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question everything Donating Member (1000+ posts) Send PM | Profile | Ignore Fri Sep-30-05 10:08 AM
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(don't know what kind of paper this is, its name, though... but the topic is interesting)


Friday, September 30, 2005

Some time has passed since the Pittsburgh maglev project showed signs of a pulse. But reports of its demise were premature.

While no construction money is available for the $3.4 billion project to provide 250-mile-an- hour trains linking Pittsburgh International Airport with downtown Pittsburgh, Monroeville and near Greensburg, the Port of Authority of Allegheny County is moving to complete the preliminary work to get in position to build when it is.


Local enthusiasm for the high-speed trains that move along guideways propelled by electromagnets is mixed. In an editorial, The Pittsburgh Tribune-Review said, "It's time the public and its representatives drive a stake through this boondoggle."

This is no boondoggle. This is serious technology being developed by serious people with a serious mission in mind: To demonstrate that this form of high-speed ground transportation can be adapted to the United States to provide frequent, fast, safe, affordable and energy-efficient movement of people and freight. This German technology has proven itself in years of testing through several stages of development. The first commercial maglev system is operating today in Shanghai. From the Persian Gulf to Britain and from California back to China, other serious people are moving forward with plans to build maglev systems.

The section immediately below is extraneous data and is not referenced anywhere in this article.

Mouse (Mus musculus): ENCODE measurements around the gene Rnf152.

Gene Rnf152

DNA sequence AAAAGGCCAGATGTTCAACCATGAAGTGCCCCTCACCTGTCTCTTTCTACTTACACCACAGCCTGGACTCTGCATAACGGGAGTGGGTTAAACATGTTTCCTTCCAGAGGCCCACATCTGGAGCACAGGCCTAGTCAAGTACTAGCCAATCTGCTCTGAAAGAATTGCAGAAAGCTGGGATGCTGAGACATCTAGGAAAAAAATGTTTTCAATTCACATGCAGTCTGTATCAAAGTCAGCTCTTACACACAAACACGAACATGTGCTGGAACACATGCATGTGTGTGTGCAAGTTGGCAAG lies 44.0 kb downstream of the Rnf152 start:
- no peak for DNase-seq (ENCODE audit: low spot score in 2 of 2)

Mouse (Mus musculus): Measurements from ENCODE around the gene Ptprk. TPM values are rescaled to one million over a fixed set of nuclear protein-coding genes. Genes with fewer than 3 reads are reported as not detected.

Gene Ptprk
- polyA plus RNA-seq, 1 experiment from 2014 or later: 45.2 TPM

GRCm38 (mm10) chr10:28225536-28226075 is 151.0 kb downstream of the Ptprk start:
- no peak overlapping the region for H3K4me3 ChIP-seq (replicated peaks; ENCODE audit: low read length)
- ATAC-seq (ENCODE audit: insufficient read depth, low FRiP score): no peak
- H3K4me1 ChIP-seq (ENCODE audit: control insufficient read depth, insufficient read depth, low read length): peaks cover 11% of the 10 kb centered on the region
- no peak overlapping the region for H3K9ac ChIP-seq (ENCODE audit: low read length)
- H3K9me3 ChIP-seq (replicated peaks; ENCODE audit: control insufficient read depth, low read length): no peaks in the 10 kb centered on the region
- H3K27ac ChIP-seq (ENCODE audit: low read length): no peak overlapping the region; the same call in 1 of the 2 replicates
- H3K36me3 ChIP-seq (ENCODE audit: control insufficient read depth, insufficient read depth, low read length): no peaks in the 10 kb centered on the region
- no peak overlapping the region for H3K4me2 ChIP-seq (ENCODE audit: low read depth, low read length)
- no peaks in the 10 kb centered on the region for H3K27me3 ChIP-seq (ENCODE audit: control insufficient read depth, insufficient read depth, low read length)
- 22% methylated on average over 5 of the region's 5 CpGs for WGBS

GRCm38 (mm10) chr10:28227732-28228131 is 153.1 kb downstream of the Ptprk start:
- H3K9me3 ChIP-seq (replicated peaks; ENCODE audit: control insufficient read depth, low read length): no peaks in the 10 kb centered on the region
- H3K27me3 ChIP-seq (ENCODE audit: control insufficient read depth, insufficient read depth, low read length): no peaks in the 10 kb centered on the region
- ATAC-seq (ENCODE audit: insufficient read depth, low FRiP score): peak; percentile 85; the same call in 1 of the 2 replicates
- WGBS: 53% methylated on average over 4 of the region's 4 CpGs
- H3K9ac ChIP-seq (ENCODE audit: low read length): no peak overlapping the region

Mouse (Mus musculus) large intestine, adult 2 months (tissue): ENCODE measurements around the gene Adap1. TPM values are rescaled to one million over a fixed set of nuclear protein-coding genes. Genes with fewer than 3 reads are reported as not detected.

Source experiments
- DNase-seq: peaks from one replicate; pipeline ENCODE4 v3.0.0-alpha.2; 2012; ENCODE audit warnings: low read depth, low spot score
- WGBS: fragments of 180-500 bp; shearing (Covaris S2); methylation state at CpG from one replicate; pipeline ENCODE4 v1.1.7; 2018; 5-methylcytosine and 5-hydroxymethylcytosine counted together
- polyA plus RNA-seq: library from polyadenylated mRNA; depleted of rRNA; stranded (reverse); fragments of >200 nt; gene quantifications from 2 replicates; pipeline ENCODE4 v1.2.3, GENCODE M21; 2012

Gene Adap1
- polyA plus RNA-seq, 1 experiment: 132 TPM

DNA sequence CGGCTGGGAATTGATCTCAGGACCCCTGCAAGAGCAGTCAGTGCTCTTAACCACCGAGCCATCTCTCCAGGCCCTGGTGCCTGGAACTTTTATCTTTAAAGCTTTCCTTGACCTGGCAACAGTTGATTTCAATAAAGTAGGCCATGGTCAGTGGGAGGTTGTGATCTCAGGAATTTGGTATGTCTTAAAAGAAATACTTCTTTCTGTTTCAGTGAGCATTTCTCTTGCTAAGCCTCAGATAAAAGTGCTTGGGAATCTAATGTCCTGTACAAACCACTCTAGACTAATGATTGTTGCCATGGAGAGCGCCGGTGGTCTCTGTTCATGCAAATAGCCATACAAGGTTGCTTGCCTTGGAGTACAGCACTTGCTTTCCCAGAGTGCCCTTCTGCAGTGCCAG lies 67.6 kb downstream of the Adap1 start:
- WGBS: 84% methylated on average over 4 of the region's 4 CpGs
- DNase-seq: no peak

But can Pittsburgh really wait that long? The Southern California Association of Governments is actively pursuing numerous possible maglev routes, with one anchored to Los Angeles International Airport likely to be the first built. And SCAG, which wasn't in line to receive federal dollars anyway, is looking to build it without government funds. It believes the project can be financially self-supporting.

Once again we call upon Gov. Ed Rendell to think big and become an advocate for making the Pittsburgh maglev project a reality, sooner rather than later. Hanging in the balance is whether Pennsylvania or California will emerge as the leader in this cutting-edge technology and the center for decades of major investment in maglev as it is built out to serve the entire country.


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